Construction planning is one of the major challenges facing the team. The works in the area around Albert Street to the north of the project will take place alongside adjacent property developments, such as a large hotel at Victoria and Albert, explains Wong. Added to that, Precinct Properties is remodelling the Downtown Shopping Centre and building a 36-storey $500 million office tower nearby. If all goes to plan, the CRL tunnels will be built at the same time as this project.
There are three main approaches to station construction, each of which, says Scott Elwarth, is common in underground stations around the world. A cut-and-cover ‘box’ typology will be used for Aotea Station, while a mined side-platform approach will be used for Karangahape Station and cut-and-cover ‘open’ box typology used for the new island platform at Mt Eden and Newton Stations. A common feature of all, however, will be areas satisfying associated functions such as entrances, plant room spaces, evacuation points and air vents.
At a rail level some 11 metres below ground, Britomart Station is an existing facility which will be modified to accommodate the through tracks and higher capacity required for the CRL. Construction planning of the various sections of Britomart Station requires an approach that allows customers still to receive a good standard of service and the maintenance of station functionality. Temporary measures will be required as will staging between works on the Up and Down Mains to provide safe public access at all times.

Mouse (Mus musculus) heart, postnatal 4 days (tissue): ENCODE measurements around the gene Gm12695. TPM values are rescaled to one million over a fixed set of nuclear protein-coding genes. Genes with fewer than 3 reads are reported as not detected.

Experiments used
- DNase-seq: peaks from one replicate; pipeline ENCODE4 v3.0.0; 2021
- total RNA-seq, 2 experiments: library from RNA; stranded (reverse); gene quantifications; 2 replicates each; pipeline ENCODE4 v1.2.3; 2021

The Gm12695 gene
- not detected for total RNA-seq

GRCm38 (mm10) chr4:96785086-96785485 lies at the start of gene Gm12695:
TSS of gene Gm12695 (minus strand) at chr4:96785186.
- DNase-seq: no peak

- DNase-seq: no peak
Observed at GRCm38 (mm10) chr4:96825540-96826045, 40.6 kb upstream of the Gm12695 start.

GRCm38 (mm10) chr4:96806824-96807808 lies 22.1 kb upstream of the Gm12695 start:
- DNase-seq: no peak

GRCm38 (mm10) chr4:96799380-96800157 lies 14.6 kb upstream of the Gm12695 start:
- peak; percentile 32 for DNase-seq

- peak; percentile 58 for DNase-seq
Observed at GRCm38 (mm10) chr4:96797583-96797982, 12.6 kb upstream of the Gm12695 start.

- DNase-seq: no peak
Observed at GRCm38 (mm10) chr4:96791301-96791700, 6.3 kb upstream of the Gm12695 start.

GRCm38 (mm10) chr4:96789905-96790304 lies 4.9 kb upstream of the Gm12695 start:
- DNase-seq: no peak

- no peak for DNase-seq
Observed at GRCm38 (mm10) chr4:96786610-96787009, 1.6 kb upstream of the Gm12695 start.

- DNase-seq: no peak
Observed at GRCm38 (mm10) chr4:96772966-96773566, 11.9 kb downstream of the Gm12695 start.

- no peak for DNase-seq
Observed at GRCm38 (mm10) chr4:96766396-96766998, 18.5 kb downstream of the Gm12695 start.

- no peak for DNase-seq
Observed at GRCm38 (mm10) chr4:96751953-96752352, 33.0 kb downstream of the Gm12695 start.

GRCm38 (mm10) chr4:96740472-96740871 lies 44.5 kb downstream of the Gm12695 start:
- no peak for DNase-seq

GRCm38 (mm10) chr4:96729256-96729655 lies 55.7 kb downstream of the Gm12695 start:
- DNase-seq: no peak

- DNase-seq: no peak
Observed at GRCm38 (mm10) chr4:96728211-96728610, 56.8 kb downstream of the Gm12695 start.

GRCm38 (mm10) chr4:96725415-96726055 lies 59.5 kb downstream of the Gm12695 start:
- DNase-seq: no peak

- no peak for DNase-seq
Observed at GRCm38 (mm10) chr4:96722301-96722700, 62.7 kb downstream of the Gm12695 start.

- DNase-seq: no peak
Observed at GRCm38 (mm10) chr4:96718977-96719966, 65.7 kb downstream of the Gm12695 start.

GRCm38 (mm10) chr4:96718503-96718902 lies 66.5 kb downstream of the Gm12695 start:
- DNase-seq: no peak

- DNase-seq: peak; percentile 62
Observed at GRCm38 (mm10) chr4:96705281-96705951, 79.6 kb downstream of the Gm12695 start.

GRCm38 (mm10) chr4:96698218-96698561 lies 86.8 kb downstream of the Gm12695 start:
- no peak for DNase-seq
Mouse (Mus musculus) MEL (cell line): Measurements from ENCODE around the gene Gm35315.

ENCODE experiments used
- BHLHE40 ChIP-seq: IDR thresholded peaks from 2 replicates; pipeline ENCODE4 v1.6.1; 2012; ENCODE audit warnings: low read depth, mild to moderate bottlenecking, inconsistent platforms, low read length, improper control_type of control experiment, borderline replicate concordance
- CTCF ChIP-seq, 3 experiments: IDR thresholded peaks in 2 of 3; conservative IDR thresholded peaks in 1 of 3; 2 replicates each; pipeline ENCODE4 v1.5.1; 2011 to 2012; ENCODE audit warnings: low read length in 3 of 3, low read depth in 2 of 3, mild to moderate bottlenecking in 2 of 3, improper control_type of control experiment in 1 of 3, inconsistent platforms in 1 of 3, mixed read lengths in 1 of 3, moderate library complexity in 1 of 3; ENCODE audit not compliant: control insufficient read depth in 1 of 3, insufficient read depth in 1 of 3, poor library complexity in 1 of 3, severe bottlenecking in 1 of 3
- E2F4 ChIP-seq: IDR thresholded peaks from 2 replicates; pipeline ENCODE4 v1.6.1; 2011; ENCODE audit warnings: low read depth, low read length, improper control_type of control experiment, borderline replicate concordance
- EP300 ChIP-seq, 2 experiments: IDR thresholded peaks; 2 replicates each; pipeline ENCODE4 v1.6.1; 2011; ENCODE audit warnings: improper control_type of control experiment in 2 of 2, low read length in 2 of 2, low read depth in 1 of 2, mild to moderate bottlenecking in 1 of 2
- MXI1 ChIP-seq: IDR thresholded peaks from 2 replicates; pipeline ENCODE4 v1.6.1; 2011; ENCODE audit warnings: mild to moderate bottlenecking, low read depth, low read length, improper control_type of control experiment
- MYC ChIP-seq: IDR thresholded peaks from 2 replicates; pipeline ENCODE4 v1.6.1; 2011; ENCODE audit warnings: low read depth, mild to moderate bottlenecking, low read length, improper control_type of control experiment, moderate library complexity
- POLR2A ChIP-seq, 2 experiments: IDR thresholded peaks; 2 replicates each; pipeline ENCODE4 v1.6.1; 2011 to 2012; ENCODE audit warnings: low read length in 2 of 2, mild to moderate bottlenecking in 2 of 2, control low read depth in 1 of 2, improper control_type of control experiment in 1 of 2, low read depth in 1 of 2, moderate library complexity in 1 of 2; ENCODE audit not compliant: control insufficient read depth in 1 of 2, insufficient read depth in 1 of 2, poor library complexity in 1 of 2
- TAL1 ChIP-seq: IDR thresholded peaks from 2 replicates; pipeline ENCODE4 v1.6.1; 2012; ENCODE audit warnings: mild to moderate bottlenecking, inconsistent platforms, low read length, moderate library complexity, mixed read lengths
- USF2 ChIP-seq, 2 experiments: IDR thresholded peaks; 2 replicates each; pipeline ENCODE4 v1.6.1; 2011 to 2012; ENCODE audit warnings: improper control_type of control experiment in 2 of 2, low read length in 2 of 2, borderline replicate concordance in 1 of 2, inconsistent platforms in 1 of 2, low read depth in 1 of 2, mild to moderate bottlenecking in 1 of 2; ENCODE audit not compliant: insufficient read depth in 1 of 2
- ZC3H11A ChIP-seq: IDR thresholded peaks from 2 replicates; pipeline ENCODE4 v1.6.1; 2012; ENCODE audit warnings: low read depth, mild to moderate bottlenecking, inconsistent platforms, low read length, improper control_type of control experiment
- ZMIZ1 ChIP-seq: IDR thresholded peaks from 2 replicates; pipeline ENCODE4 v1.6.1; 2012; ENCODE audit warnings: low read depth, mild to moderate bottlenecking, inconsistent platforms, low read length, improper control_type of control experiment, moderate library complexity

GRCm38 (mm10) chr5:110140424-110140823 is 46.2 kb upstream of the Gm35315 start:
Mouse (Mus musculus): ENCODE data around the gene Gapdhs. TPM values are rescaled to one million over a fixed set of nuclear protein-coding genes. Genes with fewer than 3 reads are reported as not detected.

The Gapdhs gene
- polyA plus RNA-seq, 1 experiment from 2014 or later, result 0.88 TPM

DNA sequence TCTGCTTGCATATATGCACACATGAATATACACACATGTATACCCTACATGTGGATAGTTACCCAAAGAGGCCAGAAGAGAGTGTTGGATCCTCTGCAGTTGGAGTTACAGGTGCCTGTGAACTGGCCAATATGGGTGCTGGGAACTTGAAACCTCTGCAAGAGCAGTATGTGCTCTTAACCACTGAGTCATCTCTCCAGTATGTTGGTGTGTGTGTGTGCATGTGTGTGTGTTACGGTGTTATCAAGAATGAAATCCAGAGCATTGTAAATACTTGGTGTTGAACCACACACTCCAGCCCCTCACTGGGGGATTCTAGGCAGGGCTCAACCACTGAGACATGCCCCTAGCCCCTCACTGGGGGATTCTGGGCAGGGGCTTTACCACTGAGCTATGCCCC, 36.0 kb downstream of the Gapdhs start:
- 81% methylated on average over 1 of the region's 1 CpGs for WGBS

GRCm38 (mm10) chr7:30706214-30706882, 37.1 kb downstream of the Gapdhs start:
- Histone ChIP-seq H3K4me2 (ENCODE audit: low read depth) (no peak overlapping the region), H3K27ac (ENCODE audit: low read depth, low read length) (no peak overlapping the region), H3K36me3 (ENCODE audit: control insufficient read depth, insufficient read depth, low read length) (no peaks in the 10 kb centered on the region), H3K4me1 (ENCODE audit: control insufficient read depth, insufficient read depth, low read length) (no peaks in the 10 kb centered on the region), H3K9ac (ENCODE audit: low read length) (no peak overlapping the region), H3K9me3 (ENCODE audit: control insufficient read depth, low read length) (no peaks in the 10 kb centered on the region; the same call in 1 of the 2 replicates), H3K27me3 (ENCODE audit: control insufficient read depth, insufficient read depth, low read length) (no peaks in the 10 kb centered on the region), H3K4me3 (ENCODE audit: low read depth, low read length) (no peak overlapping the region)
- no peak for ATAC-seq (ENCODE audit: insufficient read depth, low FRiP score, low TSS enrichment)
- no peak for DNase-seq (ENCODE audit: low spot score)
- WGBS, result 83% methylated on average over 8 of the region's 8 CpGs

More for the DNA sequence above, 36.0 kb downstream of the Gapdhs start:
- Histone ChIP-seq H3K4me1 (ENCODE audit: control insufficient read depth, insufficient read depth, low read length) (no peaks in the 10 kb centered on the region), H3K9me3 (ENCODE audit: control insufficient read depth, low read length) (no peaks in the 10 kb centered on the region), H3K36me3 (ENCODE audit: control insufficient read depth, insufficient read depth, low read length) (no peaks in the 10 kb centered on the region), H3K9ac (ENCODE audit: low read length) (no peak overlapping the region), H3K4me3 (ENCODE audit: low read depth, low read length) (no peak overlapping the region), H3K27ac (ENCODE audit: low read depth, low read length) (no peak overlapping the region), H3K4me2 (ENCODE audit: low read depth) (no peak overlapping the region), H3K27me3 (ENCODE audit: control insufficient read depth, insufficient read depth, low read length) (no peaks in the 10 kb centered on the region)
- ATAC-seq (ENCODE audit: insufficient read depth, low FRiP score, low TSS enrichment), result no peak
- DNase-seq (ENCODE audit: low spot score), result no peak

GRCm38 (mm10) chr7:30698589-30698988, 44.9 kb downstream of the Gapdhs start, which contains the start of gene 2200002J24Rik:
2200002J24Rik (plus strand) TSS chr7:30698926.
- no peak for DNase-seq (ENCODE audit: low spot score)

A delicate underpinning operation is to be undertaken beneath what is the old Chief Post Office (CPO), requiring the closure of the facility for some three years. Details have yet to emerge, but the technique is likely to involve the installation of bored piles, typically to a depth of between 12-15m, depending on geology Darryl Wong (CRL civil design manager), explains.
“An alternative is being developed with the ECI contractor to the reference piled design solution.”
Soletanche Bachy’s expertise in this area is expected to be of particular value, as is its knowledge of diaphragm wall foundations on the project.
But, Wong points out, “There is not a lot of experience of this form of construction in Auckland.”
Aotea Station could become the busiest railway station in Auckland, AT says. It will have entrances on Victoria Street and Wellesley Street, being close to Aotea Centre in the cultural precinct with the Town Hall, Civic, Q Theatre, and other attractions nearby. Construction for Aotea Station will be staged so that only one of the Victoria Street, Wellesley Street and Custom Street West access routes to the Harbour Bridge is closed at any one time. The station will be constructed top-down, inside a retaining structure consisting of piles to a depth of between 15-20 metres and shotcrete.
Works include establishing a southern construction yard and shaft, while at Wellesley Street West intersection a roof slab will be built and the Albert Street/Wellesley Street area reinstated for public use. The station ‘box’ will be constructed top-down to platform level, followed by structures for the station entrance, ventilation, and mechanical and electrical equipment.
At a depth of 30 metres, Karangahape Station will be the deepest station on the project. Initial works will include site preparation, utilities protection and, where necessary, diversion, and demolition of existing buildings followed by construction of the main entrance shafts, and excavation of the sloped entrances and platform tunnels. Construction of the permanent works featuring a ‘mined side platform’ method, will use roadheaders gaining access via shafts at Mercury Lane and Pitt St, and Beresford Square. These will be completed after the tunnel boring machine (TBM) has passed through the platform tunnels.